Just how sophisticated are cyber criminals nowadays? With the amount of Wire Transfers going up yearly, criminals are spending more time and resources to get between your clients and their money.
It’s gotten to the point where even security professionals need a quick refresher. Here’s a handy list of some of the most common tactics that fraudsters use so you can stay alert.
Brute Force Password Attack
When a hacker tries to break into a password-protected account by guessing your password, systematically checking every possibility until they find the right one and, bingo, have access to whatever they need to perpetrate a fraud.
Business Email Compromise
Also known as CEO Fraud. BEC is a sophisticated scam where a fraudster sends an email, either from within an executive’s hijacked account, or from a legitimate-looking but false account, to someone inside their own company in an effort to illicit unwanted actions or leak information. Often urgent, such emails may request an immediate payment – usually a wire transfer – to a new vendor. The employee, not wanting to displease their boss, complies, sending the company’s hard-earned profits into the hands of thieves.
Real life example: Employee “Judy” receives an email from the CFO at the Ohio Manufacturing firm she works for, a guy who doesn’t frequent the office, asking for a $315,000 wire transfer to a Chinese firm. In reality, the email was a fake, created to look like the CFO’s real email account, and Judy sent nearly $300K into the hands of cyber criminals.
Creating the appearance of an email having come from an address which it did not. There are varying degrees of complexity and convincingness, some of which involve domain spoofing or typosquatting.
Rather than collecting a small amount of information immediately, the attacker utilizes social engineering over a period of time to elicit increasingly high levels of trust between themselves and the target. In many cases they conduct actual business and participate in normal transactions to establish rapport and confidence before perpetrating the main fraud.
Short for ‘malicious software’, representing programs intended to cause harm to computers. In a fraud scheme malware could be deployed to disrupt key areas of the targeted business and delay responses.
The interception and/or manipulation of communication between two parties, such as the relay of information between a browser and a secure website.
Password Spray Attack
When a fraudster uses a list of commonly used or leaked passwords to attempt to break into accounts for nefarious purposes. Although many accounts limit the number of times you attempt to login before they lock you out (a frustrating experience when you just can’t remember your password), experienced fraudsters often try a single password “lead” against every employee’s account, in the hopes that the weak link will help them gain access to sensitive information.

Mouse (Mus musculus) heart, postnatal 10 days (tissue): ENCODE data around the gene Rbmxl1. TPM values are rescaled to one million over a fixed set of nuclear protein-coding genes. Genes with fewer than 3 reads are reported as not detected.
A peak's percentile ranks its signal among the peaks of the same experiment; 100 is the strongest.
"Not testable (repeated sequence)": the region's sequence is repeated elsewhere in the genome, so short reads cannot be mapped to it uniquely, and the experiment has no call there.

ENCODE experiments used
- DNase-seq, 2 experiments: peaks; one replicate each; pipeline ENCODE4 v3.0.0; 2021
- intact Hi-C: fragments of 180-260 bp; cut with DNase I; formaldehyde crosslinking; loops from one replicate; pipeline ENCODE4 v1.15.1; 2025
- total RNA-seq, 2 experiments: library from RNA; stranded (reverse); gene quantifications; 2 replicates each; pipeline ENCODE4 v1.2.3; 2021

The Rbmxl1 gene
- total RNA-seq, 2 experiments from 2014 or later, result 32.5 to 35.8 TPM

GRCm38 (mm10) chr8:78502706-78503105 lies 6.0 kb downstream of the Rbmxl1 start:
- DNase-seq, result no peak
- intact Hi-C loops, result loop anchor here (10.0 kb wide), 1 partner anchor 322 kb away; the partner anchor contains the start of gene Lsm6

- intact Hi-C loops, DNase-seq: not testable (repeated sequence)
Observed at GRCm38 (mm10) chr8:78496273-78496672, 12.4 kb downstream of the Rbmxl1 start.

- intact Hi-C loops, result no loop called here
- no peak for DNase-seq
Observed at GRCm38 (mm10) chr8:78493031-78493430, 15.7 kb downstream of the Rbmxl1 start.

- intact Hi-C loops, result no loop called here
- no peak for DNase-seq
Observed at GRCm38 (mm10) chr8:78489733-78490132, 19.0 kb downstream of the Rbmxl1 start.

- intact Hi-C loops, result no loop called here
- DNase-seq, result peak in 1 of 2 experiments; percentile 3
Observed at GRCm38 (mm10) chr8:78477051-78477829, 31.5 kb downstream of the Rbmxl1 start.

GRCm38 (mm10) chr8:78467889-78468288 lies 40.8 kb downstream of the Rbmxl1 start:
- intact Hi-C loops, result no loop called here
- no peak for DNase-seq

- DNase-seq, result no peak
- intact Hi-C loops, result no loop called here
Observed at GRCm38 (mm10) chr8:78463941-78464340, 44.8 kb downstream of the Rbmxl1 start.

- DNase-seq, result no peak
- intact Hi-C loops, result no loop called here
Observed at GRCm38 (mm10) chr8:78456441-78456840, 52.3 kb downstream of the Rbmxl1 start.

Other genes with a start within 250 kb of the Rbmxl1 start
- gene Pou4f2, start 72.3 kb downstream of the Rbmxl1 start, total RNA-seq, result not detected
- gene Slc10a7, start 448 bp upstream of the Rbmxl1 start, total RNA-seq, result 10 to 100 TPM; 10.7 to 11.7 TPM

When fraudsters send an email, appearing to be from a recognizable source, in order to steal something from the person who receives it – account login details, data, money, etc. Cyber criminals have gotten more and more sophisticated, leading to more and more valuable phishing attacks. In the most widespread attacks a victim receives an email that convinces them to click a link in order to view an attachment or read a secure message. The link loads a convincing but phony login or information form page and collects sensitive information or credentials for the criminals.
For more information and examples, check out our our series on Email Phishing.
Software that suspends access to valuable information unless a ransom is paid. Often the software encrypts data, preventing a company from accessing it without the secret decryption key, or threatens to publish it outside the company to cause loss or damage.
The takeover of a target’s mobile phone number, usually achieved by convincing the cell phone provider to switch service to a new SIM card installed in the phone of the criminal. This allows the criminal to intercept secure login codes sent via text message and defeat two factor authentication.
The manipulation of people into divulging sensitive information or performing actions that further the motives of an attacker. Successful executions of this “confidence trick” depend on earning trust through charm and conveying familiarity and industry knowledge. Most successful fraud schemes involve some degree of social engineering.
Our entry The Power of Social Engineering to Decimate Your Security provides even more examples of this factor.
Spear phishing obtains information through deceptive channels of communication that is finely tailored to the target. The attacks are not conducted at random, but they are rather focused and persistent effectively to hit a specific victim or group of victims. For example, employee impersonation from an outside entity targeting the finance department to reveal and/or take sensitive actions
A form of domain spoofing where an attacker registers a domain very similar to that of the legitimate domain, such as googIe.com rather than google.com (what appears at a casual glance to be a lowercase “L” is actually an uppercase “i” in the above example).
A subset of phishing specifically targeting high-ranking individuals, often involving information collection from multiple vectors.
As you can see there’s a huge variance in how sophisticated criminals can get and they’re constantly changing their methodologies. In the end you will certainly want to employ various safeguards to keep yourself, and your clients safe from harm. If you’re ready to start protecting yourself make sure you check out our Fraud Prevention series.